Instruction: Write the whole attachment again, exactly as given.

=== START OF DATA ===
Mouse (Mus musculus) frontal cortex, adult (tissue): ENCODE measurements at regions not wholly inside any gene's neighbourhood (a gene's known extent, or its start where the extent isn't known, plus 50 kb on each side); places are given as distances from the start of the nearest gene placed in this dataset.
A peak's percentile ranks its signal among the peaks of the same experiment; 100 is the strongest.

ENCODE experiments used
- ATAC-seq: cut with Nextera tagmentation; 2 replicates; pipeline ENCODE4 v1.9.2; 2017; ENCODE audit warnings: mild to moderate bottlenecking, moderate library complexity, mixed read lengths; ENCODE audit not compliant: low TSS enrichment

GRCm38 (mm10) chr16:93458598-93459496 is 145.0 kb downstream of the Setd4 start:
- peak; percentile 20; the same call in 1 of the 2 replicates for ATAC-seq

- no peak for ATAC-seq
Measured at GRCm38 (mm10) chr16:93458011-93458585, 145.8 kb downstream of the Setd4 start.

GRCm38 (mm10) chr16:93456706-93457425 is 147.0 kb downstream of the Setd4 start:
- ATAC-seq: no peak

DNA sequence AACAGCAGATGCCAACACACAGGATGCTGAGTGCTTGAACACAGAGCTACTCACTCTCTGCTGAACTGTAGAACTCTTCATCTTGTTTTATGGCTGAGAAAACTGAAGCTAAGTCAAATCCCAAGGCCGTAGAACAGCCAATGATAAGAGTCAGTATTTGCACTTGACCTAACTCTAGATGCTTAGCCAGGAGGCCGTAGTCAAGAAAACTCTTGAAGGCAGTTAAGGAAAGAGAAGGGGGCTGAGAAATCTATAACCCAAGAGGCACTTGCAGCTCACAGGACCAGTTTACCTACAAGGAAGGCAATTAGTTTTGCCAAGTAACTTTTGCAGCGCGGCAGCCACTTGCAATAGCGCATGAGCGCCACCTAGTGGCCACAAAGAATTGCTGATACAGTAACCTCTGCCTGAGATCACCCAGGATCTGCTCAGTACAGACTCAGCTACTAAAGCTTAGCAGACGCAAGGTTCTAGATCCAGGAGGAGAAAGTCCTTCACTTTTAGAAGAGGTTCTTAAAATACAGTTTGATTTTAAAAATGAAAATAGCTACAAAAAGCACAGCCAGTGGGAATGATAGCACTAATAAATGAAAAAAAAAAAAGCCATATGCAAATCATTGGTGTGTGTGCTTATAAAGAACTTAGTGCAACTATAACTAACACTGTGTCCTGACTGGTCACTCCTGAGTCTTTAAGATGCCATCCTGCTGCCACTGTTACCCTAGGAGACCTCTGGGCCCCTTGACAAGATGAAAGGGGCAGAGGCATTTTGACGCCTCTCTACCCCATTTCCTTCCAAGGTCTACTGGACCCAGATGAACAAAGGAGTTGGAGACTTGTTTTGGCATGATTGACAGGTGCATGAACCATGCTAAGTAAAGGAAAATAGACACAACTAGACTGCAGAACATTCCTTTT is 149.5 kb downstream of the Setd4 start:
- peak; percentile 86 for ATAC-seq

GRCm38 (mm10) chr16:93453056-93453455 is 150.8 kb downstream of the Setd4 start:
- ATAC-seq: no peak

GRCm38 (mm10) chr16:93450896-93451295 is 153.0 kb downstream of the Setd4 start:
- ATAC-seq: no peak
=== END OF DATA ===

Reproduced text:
Mouse (Mus musculus) frontal cortex, adult (tissue): ENCODE measurements at regions not wholly inside any gene's neighbourhood (a gene's known extent, or its start where the extent isn't known, plus 50 kb on each side); places are given as distances from the start of the nearest gene placed in this dataset.
A peak's percentile ranks its signal among the peaks of the same experiment; 100 is the strongest.

ENCODE experiments used
- ATAC-seq: cut with Nextera tagmentation; 2 replicates; pipeline ENCODE4 v1.9.2; 2017; ENCODE audit warnings: mild to moderate bottlenecking, moderate library complexity, mixed read lengths; ENCODE audit not compliant: low TSS enrichment

GRCm38 (mm10) chr16:93458598-93459496 is 145.0 kb downstream of the Setd4 start:
- peak; percentile 20; the same call in 1 of the 2 replicates for ATAC-seq

- no peak for ATAC-seq
Measured at GRCm38 (mm10) chr16:93458011-93458585, 145.8 kb downstream of the Setd4 start.

GRCm38 (mm10) chr16:93456706-93457425 is 147.0 kb downstream of the Setd4 start:
- ATAC-seq: no peak

DNA sequence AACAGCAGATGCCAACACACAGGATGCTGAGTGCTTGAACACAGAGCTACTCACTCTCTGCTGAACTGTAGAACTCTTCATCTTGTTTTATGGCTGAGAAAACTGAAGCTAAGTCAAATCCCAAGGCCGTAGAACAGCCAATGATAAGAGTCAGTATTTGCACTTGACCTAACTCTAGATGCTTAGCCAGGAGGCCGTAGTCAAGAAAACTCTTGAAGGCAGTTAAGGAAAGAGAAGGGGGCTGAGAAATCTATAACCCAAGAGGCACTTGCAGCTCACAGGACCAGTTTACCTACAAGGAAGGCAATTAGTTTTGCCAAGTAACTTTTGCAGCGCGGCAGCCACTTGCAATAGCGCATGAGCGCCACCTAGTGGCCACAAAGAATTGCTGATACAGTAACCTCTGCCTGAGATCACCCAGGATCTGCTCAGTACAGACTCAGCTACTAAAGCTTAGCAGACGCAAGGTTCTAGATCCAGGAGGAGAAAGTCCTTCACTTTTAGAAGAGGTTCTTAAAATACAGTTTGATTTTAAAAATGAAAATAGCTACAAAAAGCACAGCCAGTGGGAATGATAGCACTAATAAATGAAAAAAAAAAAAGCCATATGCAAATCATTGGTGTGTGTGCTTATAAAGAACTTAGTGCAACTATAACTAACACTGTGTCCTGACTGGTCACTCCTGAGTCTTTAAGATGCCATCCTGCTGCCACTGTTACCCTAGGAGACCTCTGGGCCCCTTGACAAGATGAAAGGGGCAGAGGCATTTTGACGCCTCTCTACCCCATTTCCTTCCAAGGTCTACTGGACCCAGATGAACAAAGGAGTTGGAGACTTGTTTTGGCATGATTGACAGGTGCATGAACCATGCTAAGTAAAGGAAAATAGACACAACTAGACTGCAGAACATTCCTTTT is 149.5 kb downstream of the Setd4 start:
- peak; percentile 86 for ATAC-seq

GRCm38 (mm10) chr16:93453056-93453455 is 150.8 kb downstream of the Setd4 start:
- ATAC-seq: no peak

GRCm38 (mm10) chr16:93450896-93451295 is 153.0 kb downstream of the Setd4 start:
- ATAC-seq: no peak